Stevenson was also pointing out a fact of life that is within everybody, even if we don’t realise it, we all do things that we regret afterwards and there are two sides to everyone. We all have a split personality in a sense, we have two wavelengths: right and wrong. There is a Mr Hyde in all of us: Anger, Frustration, Murderous thoughts, the animal instincts that still live within us today, even though we have evolved so much, fighting and pride, the feeling of wanting to protect are all instinctive that every animal has, so when Stevenson used animalistic imagery to describe Hyde he was making another thought known. Morals, education, helping and unselfishness are the Jekyll side of us. The side of us that we have learnt from good society and moral upbringings with strict codes that were laid down to represent the respectable London of those days.

Chapter ten begins with Jekyll’s account of his life, beginning with a description of his character. He was fortunate enough to be talented and have the opportunity of a successful career. His only weakness was a certain impatient light heartedness-when he wanted to be seen as serious and important so he pretended that the lighter side of him did not exist. But he felt guilty about doing this. He found that there was a deep division inside him between the civilised and moral part of him and the passionate, physical part. His scientific research led him to think more about experiences beyond those of normal everyday life.

He came to the conclusion that every person might not be two sided, as he had experienced himself, but actually made up of many different personalities. He began to dream of what it would be like if he could be two separate people, so that each ‘half’ of him could be complete. Once he had discovered the potion and taken it he felt fresh, lively and evil-this is what we all have inside of us. Sometimes for example, if we are down or depressed we put on a front, a mask, to hide what we are truly thinking and feeling to keep others happy or to make people think that we are someone that we are not to make a good impression.

Sometimes we need a refuge, we need to break the rules or be angry or just enclose on ourselves, to escape the cornered and trapped predicament that we put ourselves in to keep up appearances and for the sake of others around us. For some this refuge from good can be addictive and dangerous as it was for Dr Jekyll. He got addicted to ‘Hyde’ in the same way that people get addicted to drugs, smoking or alcohol, but when we take these bad habits too far it can get dangerous for us and those around and that’s when our guilty conscience takes over, we are snapped back into the Dr Jekyll in us for the sake of ourselves and others. This is what happened to Jekyll: Hyde murders a man (that’s the addiction going too far). Jekyll’s conscience takes over and starts driving him mad with guilt and so he was snapped back into staying as Jekyll.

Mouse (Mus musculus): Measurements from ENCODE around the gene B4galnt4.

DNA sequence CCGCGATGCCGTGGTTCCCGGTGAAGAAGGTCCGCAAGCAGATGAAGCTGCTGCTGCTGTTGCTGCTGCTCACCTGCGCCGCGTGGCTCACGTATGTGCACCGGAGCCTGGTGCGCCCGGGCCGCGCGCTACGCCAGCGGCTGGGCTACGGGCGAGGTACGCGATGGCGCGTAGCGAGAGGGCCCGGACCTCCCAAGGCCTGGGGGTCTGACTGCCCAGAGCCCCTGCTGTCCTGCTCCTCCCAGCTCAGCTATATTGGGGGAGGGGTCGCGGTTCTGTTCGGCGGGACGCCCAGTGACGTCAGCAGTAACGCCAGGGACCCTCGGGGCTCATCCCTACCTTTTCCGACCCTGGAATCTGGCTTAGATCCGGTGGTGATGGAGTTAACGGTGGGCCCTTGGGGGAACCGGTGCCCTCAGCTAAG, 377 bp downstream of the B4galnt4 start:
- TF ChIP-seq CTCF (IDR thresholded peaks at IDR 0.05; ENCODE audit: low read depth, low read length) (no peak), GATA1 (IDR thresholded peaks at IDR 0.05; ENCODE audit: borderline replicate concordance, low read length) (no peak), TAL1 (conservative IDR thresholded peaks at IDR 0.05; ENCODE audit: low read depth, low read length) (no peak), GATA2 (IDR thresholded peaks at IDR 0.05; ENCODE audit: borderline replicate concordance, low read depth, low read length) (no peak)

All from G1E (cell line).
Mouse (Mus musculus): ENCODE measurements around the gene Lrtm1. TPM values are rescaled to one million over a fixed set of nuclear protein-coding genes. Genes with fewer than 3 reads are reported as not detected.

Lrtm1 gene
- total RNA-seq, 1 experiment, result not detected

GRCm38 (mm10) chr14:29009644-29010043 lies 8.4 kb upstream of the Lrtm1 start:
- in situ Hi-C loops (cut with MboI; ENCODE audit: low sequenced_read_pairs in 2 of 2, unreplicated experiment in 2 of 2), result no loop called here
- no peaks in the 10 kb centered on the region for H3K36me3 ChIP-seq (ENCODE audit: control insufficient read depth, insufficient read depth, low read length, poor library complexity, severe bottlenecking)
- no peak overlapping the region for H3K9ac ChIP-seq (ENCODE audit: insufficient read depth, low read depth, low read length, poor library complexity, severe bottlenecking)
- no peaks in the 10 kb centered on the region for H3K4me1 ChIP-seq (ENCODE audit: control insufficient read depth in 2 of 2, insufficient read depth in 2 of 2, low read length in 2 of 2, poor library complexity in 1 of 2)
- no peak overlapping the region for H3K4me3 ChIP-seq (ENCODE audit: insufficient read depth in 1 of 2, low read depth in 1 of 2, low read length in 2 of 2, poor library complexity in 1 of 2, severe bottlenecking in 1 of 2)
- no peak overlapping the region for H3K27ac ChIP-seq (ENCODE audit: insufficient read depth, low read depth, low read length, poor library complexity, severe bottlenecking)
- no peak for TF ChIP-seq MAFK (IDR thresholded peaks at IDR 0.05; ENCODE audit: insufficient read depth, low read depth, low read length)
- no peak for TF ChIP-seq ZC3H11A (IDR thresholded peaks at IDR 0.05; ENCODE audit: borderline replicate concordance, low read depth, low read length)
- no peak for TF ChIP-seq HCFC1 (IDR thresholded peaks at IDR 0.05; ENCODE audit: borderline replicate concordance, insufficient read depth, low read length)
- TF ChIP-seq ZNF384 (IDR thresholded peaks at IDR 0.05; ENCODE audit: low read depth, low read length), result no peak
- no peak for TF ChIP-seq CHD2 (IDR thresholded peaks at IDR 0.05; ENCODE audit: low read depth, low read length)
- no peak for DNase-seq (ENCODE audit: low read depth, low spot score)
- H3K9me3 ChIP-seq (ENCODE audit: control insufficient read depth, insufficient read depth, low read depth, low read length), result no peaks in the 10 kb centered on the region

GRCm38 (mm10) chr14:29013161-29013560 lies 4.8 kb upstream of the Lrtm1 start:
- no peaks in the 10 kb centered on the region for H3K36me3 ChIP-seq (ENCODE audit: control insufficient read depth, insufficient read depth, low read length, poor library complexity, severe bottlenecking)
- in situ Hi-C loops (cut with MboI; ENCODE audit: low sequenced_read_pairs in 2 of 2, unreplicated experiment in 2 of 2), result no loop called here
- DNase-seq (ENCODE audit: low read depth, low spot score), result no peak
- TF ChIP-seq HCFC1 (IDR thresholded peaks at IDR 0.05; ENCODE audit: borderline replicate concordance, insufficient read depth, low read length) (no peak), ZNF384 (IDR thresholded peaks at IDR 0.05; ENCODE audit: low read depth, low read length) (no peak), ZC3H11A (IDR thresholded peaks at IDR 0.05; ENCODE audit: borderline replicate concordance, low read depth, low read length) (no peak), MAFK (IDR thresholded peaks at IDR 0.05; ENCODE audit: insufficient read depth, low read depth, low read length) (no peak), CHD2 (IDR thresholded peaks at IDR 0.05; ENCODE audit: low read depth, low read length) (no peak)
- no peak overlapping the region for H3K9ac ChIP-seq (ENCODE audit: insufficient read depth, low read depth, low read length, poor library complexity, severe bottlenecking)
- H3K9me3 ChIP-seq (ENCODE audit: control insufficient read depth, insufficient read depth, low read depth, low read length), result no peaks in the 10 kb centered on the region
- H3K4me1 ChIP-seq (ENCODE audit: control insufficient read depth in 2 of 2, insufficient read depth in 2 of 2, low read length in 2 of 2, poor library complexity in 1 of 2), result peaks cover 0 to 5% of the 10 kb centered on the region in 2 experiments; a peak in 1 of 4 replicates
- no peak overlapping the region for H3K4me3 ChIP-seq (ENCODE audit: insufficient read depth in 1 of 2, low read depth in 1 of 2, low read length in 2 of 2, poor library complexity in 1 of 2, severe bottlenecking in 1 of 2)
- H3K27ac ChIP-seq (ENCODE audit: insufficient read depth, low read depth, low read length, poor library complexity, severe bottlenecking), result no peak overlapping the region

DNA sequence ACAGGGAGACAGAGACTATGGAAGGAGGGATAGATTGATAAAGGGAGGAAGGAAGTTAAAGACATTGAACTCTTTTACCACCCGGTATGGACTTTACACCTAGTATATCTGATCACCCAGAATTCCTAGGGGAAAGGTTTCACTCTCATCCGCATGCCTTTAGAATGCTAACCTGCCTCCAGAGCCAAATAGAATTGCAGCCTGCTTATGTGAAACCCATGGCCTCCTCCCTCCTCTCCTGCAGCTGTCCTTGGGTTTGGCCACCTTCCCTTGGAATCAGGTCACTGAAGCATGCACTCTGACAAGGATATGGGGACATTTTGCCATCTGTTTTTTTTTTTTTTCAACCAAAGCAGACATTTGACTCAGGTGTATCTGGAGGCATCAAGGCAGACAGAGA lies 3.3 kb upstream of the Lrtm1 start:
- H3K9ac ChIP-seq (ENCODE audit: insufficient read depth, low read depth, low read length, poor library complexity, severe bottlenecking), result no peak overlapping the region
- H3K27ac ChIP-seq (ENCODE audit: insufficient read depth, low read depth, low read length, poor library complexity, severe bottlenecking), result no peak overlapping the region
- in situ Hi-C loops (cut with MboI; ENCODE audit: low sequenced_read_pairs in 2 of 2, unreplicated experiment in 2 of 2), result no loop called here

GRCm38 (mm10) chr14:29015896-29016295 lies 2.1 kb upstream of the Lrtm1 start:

Jekyll enjoyed his addiction, as the doctor he was innocent and respected he felt he had to push down his un-respectable thoughts and actions for the sake of his reputation. As Mr Hyde he would explode with every bad thought and lustful action.

In the end Henry Jekyll realised he had reached a turning point in his life. If he had taken the mixture while he was experiencing purely good thoughts, his second body, Hyde might have been that of an angel. Instead it was that of a devil. So his two persons were: Jekyll- a mixture of good and evil, with good controlling evil-and Hyde who was purely evil.

But as time goes on Hyde becomes more and more evil because of the murder and Jekyll begins to remember things, terrible things he had done as Edward Hyde, but he cannot stop the addiction. The problem comes when he starts running out of chemicals to make his potion he is driven completely mad and hates himself and Hyde and in the very end to protect the name of Dr Henry Jekyll he says in his final confession: “Will Hyde die upon the scaffold? Or will he find the courage to find himself at the last moment? God knows; I am careless: this is my true hour of death, and what is to follow concerns another than myself. Here as I lay down the pen, and proceed to seal up my confession, I bring the life of that unhappy Henry Jekyll to an end”.

In conclusion, this last statement says the most about what Stevenson was trying to imply: Jekyll was the good and respectable London, but he wasn’t happy because it was all a front, which is exactly how Victorian society worked, it had an ugly malformed under layer but at least it was the truth. If Stevenson had been open about what he was implying about Victorian society, his book might never had been published. Instead he wrote his view through characters and recreated what he believed to be the truth about Victorian society.